Even if Fiona breaks-down (she will)… I suppose I don’t need her to run forever because I have stopped running forever.

Laura Returns Again

Laura on the Lake

She is happy, now,

in my dream by the lake.

I see her cascading chocolate

hair and citrine eyes set

deeply in grinning cheeks,

soft cheeks I don’t quite

kiss. I don’t quite embrace

her; she plays in the shallows

with my Aunt’s granddaughters—

who did not exist, then—

near what was Grams’ house before

she became only impressions too.

 

The sun doesn’t need to shine

because light comes from every cloud:

a day overcast with contentment

bottled in a night’s fitful reverie.

I cut my finger. I go inside the

labyrinthine house, corrupted by

my dreaming mind. Grams’ living

room, family room, dining room

are (“Grams?”)

all lost in a knot of hallways

leading to bathroom cupboards bereft

of bandages. Gauzy visions are,

ironically, (“Grams?”)

sans gauze: nothing to wrap around

my unconscious wound. Winding back

out of the ruins, I look for her

again. Laura is gone. She evaporated

when the sense-making of my brain

found the classic error. The class

error I made in high school: putting

her where I wanted her to belong,

at my grandmother’s house with my Dad’s

family. She only smiles in my dreams,

(she only smiled thusly in my dreams?)

then obliterates as my back turns.

I emerge as the sun parts the clouds

and lucidity dawns. Looking in

all directions, I now see

only my Aunt and her family, only

the emotionally and financially secure.

 

I know I am dreaming; yet I try to

conjure her by calling and calling

her name at the growing light

at the end of the pier. I recall her

but she does not reappear, no matter

how I will it. I promised she would

belong with me forever. My promise

surfaces from the long-gone lake,

is shuttered in the long-gone rooms,

of houses sold to strangers, and never

regains the flavor of darkened backstage

lips nor of flesh parked on country-lanes.

 

Teenage sweetheart, tempestuous:

she loved boat-rides and singing but

also storms, werewolf stories, and

dark woods by her step-father’s modular

home. I dreamed escape, upward mobility,

and places where she and I belonged

together. There she is,

in dreams, stripped of her inherent potent-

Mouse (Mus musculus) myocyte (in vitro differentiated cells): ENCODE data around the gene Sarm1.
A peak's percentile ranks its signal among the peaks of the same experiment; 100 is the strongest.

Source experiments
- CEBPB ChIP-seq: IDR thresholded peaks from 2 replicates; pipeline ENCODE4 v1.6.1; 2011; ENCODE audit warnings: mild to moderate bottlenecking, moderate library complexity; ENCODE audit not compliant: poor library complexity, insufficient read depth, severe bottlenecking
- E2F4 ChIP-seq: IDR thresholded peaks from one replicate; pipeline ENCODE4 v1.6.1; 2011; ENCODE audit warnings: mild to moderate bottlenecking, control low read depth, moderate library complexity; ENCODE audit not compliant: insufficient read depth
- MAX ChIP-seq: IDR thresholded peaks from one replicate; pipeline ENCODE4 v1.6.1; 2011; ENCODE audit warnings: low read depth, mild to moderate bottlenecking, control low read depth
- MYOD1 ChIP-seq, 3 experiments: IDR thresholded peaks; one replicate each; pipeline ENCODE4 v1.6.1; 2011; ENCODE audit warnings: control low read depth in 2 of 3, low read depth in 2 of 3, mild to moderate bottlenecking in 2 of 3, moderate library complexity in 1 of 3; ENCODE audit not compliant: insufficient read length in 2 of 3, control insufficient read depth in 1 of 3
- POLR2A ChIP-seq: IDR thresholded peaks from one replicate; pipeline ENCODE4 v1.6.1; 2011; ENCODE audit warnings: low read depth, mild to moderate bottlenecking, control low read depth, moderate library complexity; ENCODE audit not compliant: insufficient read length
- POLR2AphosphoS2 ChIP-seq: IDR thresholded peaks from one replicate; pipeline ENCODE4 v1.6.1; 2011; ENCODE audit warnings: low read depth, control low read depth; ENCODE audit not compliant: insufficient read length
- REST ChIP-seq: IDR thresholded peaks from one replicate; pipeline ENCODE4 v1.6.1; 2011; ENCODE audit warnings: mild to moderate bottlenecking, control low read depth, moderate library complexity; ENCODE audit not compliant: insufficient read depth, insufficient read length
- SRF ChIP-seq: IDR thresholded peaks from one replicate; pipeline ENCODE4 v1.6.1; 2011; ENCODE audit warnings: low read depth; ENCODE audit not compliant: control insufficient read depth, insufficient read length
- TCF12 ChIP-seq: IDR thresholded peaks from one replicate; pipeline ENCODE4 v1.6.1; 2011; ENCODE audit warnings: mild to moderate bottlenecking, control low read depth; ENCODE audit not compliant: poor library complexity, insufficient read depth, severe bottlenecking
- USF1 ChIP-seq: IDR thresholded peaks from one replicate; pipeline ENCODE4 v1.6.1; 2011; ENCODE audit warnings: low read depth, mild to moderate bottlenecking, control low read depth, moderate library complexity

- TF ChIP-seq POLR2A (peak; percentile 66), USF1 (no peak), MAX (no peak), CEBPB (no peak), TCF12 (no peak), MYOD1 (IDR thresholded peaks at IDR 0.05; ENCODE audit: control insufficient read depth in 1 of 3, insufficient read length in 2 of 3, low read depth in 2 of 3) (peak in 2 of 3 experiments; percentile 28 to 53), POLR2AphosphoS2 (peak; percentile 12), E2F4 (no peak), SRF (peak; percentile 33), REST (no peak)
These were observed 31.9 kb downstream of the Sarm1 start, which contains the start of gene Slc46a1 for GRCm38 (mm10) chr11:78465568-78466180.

tragedies, her rat-bite temper, the

geysers of frustration and vivid,

justified sadness: inherited despair.

 

Piers and tears both became rivers; Laura

reached the edge of youth and uncovered

the mouth of her chasm, her visage

a photo just before the fall into an abyss,

while I meandered, a decade later

into an ocean, and another ocean–

we are both long-gone from that lake…

but I kept beckoning

her until awakening.

* * *

In the latest dream, Laura and I enter our home together after an apparent lapse in our relationship. She and I started dating when we were each fifteen though a year apart in school; we stayed close for almost eighteen months, blew-apart just before my senior year, then relapsed just after I turned eighteen. Some limbic memory of mine retains the possibility that Laura and I are on hiatus. That degree of Romeo & Juliet Effect must carry such hidden properties, like elicit drugs leaching from fattened nooks in the body during a metabolic shift. My step-father asks me to help him move a Chevy Nova, Laura’s step-father drag-raced a Nova fifteen years ago, and so yesterday’s adventure hits my brain-nooks like a seismic wave. Laura and I are finally adults; other people’s fears and opinions are irrelevant. My belief and vision of this were so deeply and tightly held that impressions remain, like the impressions of glaciers remain as lakes to this day. Each of us was unhappy in Cassopolis, yet if we could just be anywhere else together, free of the aura of poverty that threatened my family and choked hers, then we might both be happy. In a quasi-paternalistic way, I held myself responsible for ensuring that her like would get better. I took it too much for granted that mine would be secured.

Of course, I wouldn’t be in Michigan helping my step-father move cars and boats if my future were secured. The only other woman I dream about is my current girlfriend: N. Interestingly, if someone had speculated what the love of my life might ‘be’ like when I was fourteen, before Laura, they might describe someone like N: a scientist (botanist) and biology teacher, who happens to be an older woman with two artistic daughters. Laura loved singing and the theater, like me, but she was dyslexic, emotionally erratic, and very into horror movies. I loved her with the heat of a brand-new furnace. Laura did love to hike with me, indeed, and N is quite the hiker herself. My longest love, AC, was an avid hiker but I must be at peace with her memory; two years together, in the afterglow of a camp-counselor romance, yet AC never revisits me in dreams. K hasn’t since we apologized to each other. A, not even when we were dating (sorry) and I laughed at Ashley E. in her last appearance. Naturally, N is in my dreams– shepherding her kids, removing her bra under her shirt, and even cavorting with another woman (an insecurity of mine that we are not going to explore) — she is current and complete: my present. For Laura to appear at intervals forever, but not other exes, is as intriguing as it is… beautiful. Why my first romance? Primacy Effect? Or something unresolved…